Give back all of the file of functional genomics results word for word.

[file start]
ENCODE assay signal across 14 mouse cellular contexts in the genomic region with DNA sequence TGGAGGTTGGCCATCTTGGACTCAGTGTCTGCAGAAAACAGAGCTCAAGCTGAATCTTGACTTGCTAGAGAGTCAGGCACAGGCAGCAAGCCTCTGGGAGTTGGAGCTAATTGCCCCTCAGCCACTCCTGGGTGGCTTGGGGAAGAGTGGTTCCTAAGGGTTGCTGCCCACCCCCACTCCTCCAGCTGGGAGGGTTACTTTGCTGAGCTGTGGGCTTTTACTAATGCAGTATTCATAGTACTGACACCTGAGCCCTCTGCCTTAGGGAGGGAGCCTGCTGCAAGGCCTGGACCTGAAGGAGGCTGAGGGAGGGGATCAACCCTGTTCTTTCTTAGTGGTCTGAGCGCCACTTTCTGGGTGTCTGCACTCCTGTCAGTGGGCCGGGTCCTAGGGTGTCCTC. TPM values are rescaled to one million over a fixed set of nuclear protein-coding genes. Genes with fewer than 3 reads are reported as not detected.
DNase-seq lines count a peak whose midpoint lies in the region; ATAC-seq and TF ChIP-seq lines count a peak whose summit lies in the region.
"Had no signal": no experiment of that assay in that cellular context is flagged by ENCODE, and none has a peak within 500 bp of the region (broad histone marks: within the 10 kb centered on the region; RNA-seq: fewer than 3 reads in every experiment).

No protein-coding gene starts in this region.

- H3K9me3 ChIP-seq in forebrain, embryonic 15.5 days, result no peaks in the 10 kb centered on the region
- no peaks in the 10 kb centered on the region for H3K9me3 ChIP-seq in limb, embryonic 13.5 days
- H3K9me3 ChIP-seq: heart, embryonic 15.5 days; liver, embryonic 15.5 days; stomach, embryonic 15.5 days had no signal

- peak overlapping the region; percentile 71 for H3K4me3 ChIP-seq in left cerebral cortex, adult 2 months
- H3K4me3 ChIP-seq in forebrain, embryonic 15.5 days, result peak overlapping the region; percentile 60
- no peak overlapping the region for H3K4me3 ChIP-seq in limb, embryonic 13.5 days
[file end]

ENCODE assay signal across 14 mouse cellular contexts in the genomic region with DNA sequence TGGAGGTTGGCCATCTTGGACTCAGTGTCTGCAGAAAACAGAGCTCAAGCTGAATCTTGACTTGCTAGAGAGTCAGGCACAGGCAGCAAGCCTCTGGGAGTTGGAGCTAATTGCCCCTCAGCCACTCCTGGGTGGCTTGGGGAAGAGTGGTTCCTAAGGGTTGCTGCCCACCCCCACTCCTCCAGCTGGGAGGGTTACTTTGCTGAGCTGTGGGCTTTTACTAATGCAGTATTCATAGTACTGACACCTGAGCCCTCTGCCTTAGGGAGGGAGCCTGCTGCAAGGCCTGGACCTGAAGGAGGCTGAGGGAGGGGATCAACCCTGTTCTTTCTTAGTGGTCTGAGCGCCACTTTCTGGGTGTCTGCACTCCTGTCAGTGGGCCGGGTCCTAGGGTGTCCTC. TPM values are rescaled to one million over a fixed set of nuclear protein-coding genes. Genes with fewer than 3 reads are reported as not detected.
DNase-seq lines count a peak whose midpoint lies in the region; ATAC-seq and TF ChIP-seq lines count a peak whose summit lies in the region.
"Had no signal": no experiment of that assay in that cellular context is flagged by ENCODE, and none has a peak within 500 bp of the region (broad histone marks: within the 10 kb centered on the region; RNA-seq: fewer than 3 reads in every experiment).

No protein-coding gene starts in this region.

- H3K9me3 ChIP-seq in forebrain, embryonic 15.5 days, result no peaks in the 10 kb centered on the region
- no peaks in the 10 kb centered on the region for H3K9me3 ChIP-seq in limb, embryonic 13.5 days
- H3K9me3 ChIP-seq: heart, embryonic 15.5 days; liver, embryonic 15.5 days; stomach, embryonic 15.5 days had no signal

- peak overlapping the region; percentile 71 for H3K4me3 ChIP-seq in left cerebral cortex, adult 2 months
- H3K4me3 ChIP-seq in forebrain, embryonic 15.5 days, result peak overlapping the region; percentile 60
- no peak overlapping the region for H3K4me3 ChIP-seq in limb, embryonic 13.5 days